Virtual Care at Work in Ontario

This is part of an ongoing series to help care providers, including Ontario Health Teams (OHTs), advance the province’s Digital First for Health strategy

by Dr. Jeff Alfonsi, MD, FRCPSC

Ontario Health Teams (OHTs) will be leveraging virtual care to meet the integrated care needs of their targeted patient populations. There are many ways health care organizations, both in Ontario and elsewhere, are leveraging virtual care solutions to deliver better care. In this piece, we highlight four home-grown programs, including their objectives and delivery models. (Click here for more detail on these programs and others.)

Patient engagement and education

Paper handouts with care information for patients can be tricky to work with. They get lost, are difficult to keep updated with the latest information and evidence, and take time to print, which can affect workflows. Collecting patient-reported experience and outcome measures (PREMs and PROMs) is also vital to ongoing quality improvement.

Joseph Brant Hospital in Burlington has partnered with CoHealth to help reduce paper-based processes, capture patient-experience metrics to inform improvement plans, and enhance access to a patient-centred information and educational program to support care transitions.

Patients can complete surveys and access information on community resources, programs, services and more via a free downloadable app on a smartphone or tablet. Increased patient engagement and better connectivity with care providers are among the many positive outcomes.

Access to resources

Virtual care can also help connect patients with needed resources between dedicated appointments. Ottawa Regional Cancer Foundation’s Cancer Coaching program is offered with the support of technology provided by NexJ Health. Its objectives: to help cancer patients and survivors become active participants in their care; to expand health and social care for cancer survivors; and to address gaps in patients’ physical, emotional, informational and spiritual care related to their illness.

Through the Cancer Foundation’s website, patients and their families can download the NexJ Connected Wellness coaching platform to their device for free to access an action plan that helps guide them through their cancer journey. Additional one-on-one coaching is offered via secure messaging or videoconferencing.

The program has resulted in patients reporting more confidence in managing their disease and caring for themselves. Fully 85 per cent of participants say their quality of life has improved.

Self-reporting and monitoring

Youth with mental health challenges can experience isolation and marginalization. Smartphones can be a critical care-support tool, particularly among young people.

Lawson Health Research Institute, working with London Health Sciences Centre, St. Joseph’s Health Care London, Woodstock General Hospital and community-based services, partnered with Input Health to offer the TELEprom-Y (TELEmedicine and Patient-Reported Outcome Measurement – Youth) mobile program.

The goals of the initiative are to improve community integration and access to mental health services for those between the ages of 14 and 25 with symptoms of anxiety and/or depression; reduce the need for in-person visits; and lower health care system costs with effective, early intervention. It also enables participants to input self-reported metrics and access valuable information and resources. A research study still in recruitment, data and outcomes are pending—although early results are promising.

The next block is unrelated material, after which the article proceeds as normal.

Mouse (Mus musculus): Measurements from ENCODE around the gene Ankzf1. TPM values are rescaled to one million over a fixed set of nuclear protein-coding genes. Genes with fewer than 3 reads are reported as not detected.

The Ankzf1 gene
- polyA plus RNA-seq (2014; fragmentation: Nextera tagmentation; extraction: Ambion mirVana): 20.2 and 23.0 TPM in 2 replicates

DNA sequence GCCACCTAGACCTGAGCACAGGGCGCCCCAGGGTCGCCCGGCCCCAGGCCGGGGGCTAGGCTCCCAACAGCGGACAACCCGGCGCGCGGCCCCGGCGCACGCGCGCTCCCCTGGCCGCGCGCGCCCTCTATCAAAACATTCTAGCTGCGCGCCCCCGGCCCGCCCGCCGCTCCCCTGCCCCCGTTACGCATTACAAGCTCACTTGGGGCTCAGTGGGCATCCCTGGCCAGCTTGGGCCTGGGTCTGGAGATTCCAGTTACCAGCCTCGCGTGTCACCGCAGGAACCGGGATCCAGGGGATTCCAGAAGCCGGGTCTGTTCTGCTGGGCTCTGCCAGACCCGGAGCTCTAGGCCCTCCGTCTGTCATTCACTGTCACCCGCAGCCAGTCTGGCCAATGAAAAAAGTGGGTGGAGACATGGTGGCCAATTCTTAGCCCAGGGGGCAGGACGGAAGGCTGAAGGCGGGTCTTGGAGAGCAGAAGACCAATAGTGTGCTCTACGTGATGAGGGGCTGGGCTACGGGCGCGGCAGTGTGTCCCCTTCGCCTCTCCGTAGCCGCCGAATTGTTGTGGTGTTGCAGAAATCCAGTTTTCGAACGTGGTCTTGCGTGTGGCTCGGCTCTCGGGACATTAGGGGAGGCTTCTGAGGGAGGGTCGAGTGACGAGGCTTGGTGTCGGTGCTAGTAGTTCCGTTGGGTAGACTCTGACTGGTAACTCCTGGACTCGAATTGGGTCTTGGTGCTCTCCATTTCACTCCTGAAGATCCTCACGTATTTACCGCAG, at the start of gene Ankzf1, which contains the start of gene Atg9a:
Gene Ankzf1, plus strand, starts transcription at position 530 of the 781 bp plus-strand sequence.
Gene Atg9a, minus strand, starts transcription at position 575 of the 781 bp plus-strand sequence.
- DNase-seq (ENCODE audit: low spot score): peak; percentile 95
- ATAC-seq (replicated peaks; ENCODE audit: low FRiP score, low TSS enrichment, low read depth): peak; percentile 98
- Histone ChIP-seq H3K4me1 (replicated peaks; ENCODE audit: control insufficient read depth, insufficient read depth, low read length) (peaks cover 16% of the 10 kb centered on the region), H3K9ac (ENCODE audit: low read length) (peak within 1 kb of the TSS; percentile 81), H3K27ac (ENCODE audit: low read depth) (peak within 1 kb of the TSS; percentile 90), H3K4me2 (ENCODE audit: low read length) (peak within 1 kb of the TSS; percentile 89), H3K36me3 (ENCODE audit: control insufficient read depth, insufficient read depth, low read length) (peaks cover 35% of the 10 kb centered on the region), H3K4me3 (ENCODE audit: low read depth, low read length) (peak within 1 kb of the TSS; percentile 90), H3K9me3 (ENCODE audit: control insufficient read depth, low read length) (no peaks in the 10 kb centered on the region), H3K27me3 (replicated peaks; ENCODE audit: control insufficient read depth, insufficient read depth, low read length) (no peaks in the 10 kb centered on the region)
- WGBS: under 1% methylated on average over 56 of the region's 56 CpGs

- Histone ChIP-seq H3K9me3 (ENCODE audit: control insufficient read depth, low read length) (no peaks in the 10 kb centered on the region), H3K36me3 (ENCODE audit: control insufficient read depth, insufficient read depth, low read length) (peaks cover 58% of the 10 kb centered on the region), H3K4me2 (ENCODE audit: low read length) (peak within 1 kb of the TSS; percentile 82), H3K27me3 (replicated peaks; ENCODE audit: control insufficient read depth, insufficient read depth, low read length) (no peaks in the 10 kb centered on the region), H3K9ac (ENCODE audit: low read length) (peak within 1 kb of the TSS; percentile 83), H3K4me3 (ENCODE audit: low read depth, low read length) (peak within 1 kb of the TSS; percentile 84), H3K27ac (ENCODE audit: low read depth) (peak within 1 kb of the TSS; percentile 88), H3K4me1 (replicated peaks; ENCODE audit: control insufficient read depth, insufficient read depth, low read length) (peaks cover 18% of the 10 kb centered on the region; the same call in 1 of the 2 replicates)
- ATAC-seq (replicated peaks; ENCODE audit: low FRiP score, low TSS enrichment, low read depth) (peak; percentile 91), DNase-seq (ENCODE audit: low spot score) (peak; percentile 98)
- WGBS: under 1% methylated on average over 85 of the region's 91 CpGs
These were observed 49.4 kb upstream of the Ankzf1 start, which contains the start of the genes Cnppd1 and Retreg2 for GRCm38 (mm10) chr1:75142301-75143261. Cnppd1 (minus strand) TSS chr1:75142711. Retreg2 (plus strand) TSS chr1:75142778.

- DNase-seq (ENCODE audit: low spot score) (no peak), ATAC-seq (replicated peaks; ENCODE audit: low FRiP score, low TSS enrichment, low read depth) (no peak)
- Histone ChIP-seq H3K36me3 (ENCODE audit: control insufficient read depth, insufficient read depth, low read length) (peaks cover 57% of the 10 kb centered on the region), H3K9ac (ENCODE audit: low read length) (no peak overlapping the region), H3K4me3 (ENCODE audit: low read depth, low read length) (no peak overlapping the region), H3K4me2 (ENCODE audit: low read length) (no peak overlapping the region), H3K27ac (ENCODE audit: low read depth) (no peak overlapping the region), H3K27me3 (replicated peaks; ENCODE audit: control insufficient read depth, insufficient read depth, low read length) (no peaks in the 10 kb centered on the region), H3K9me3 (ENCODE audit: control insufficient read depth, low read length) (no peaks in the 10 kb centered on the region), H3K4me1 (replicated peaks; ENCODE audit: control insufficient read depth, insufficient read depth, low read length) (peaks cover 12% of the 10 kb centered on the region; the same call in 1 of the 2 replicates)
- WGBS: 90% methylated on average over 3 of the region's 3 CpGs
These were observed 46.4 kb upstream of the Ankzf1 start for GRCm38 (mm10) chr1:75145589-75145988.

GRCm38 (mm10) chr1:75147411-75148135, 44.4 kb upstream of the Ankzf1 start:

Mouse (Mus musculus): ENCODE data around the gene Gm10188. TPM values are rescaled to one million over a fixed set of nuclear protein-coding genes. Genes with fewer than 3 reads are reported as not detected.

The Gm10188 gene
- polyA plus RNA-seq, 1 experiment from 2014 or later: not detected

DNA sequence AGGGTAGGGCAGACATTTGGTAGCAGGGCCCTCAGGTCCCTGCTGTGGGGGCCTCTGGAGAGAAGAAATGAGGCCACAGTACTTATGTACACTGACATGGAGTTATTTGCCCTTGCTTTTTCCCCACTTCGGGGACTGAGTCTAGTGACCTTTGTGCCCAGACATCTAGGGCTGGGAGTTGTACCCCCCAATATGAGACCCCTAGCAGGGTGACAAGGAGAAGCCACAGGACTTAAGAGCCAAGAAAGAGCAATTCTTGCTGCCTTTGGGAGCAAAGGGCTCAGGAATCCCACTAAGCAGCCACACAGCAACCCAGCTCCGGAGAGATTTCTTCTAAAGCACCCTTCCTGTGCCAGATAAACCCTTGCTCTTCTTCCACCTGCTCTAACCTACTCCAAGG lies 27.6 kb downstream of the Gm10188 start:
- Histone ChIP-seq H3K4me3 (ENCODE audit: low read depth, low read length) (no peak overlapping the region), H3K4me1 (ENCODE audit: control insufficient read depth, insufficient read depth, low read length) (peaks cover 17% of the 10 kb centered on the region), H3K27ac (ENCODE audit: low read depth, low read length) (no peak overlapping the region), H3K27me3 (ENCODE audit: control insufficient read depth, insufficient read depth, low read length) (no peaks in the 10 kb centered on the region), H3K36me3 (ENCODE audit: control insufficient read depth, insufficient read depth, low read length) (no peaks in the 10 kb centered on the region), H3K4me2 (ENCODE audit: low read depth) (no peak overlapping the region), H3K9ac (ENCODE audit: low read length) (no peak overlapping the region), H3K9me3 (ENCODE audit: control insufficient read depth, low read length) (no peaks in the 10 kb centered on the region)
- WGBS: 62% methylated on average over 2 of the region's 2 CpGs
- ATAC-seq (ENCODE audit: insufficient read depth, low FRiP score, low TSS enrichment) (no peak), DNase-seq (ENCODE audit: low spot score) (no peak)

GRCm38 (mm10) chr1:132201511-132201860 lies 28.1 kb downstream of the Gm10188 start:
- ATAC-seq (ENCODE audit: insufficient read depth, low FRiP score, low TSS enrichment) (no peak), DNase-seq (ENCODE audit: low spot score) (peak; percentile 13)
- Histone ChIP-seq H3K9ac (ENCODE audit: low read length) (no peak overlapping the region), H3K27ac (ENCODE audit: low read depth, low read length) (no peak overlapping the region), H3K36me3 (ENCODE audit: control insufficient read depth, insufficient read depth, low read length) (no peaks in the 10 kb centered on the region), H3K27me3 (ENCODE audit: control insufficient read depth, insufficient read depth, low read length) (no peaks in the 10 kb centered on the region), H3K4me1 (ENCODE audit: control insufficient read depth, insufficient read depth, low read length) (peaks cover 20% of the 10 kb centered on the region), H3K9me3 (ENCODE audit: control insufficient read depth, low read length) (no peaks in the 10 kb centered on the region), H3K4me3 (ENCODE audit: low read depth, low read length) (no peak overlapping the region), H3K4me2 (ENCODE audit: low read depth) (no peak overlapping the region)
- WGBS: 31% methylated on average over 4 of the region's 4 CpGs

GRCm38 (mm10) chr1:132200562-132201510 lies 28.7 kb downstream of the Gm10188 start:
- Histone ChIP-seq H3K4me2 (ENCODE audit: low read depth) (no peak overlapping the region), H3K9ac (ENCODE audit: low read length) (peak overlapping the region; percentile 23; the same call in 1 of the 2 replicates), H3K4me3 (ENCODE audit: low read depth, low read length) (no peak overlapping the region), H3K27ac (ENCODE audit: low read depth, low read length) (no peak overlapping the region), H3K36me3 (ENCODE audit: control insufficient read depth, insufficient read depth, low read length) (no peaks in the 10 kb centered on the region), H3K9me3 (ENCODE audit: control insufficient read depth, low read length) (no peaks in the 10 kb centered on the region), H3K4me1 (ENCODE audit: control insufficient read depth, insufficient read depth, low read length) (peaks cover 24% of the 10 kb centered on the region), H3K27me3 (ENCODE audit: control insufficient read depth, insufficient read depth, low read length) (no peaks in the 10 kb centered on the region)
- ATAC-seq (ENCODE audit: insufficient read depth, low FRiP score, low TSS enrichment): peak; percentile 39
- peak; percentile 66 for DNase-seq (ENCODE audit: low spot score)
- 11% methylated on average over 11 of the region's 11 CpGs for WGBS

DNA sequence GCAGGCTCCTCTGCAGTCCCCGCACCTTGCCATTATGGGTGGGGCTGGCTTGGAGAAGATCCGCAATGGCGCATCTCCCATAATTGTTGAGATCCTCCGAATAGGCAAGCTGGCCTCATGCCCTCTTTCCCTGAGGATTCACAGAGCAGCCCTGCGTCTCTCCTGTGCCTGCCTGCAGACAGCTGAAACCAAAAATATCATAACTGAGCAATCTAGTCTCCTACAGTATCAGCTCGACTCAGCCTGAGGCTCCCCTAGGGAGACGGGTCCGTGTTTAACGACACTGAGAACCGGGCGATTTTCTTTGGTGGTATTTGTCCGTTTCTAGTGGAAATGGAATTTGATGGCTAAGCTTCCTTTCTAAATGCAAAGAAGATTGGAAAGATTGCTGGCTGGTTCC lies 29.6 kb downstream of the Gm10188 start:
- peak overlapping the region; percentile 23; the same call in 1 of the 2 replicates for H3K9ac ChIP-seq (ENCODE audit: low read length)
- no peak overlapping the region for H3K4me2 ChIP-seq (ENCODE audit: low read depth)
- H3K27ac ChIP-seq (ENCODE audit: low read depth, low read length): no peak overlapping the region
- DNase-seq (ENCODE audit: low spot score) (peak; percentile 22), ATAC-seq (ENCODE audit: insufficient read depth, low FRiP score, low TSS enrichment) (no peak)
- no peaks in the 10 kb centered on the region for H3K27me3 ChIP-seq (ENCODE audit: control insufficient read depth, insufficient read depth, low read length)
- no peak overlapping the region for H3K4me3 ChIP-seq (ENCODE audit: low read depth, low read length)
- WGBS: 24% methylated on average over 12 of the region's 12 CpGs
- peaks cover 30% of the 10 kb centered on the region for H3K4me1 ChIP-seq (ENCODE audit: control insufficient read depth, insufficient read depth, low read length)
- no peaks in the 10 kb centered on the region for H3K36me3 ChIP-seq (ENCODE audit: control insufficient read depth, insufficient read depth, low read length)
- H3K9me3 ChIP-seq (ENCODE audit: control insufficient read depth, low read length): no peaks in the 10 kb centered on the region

Patient health

Kingston Health Sciences Centre offers virtual follow-up with patients at home using Direct-to-Patient Video Visits through OTN as part of its stroke prevention clinic. Typically, it takes a patient 80 minutes on average to travel, park, navigate the hospital, wait and then see their physician— all challenging for stroke patients who may have neurological deficits that impact mobility.

Use of video removes the need for travel—especially helpful in inclement weather—and enables care providers and patients alike to focus solely on the clinical consultation, which typically lasts an average of 10 minutes.

Not surprisingly, this program—deemed suitable for an estimated 30 per cent of follow-up patients—has had very positive outcomes on the patient experience. One-third of patients surveyed indicated video follow-up visits were better than in-person appointments. An added bonus: estimated per-visit savings for the patient of $52.83.

Tapping the promise of virtual care

The applications of virtual care are many, from giving patients more timely and up-to-date information to supporting new ways to connect patients and care providers in between visits. Virtual models can also help address some of the social determinants of health that can impact a patient’s ability to attend in-office appointments on a fixed schedule.

Successful integration of virtual care into care delivery is dependent on support for implementation that addresses patient needs, technical considerations, and clinical workflows. Ongoing and timely measurement of both clinical and non-clinical metrics — including patient satisfaction and efficiency — are vital considerations.

Dr. Jeff Alfonsi, MD, FRCPSC, is an Assistant Professor at Western University and Director of Medical Affairs at OTN.

The next installment in this series looks at common myths and misperceptions about virtual care.

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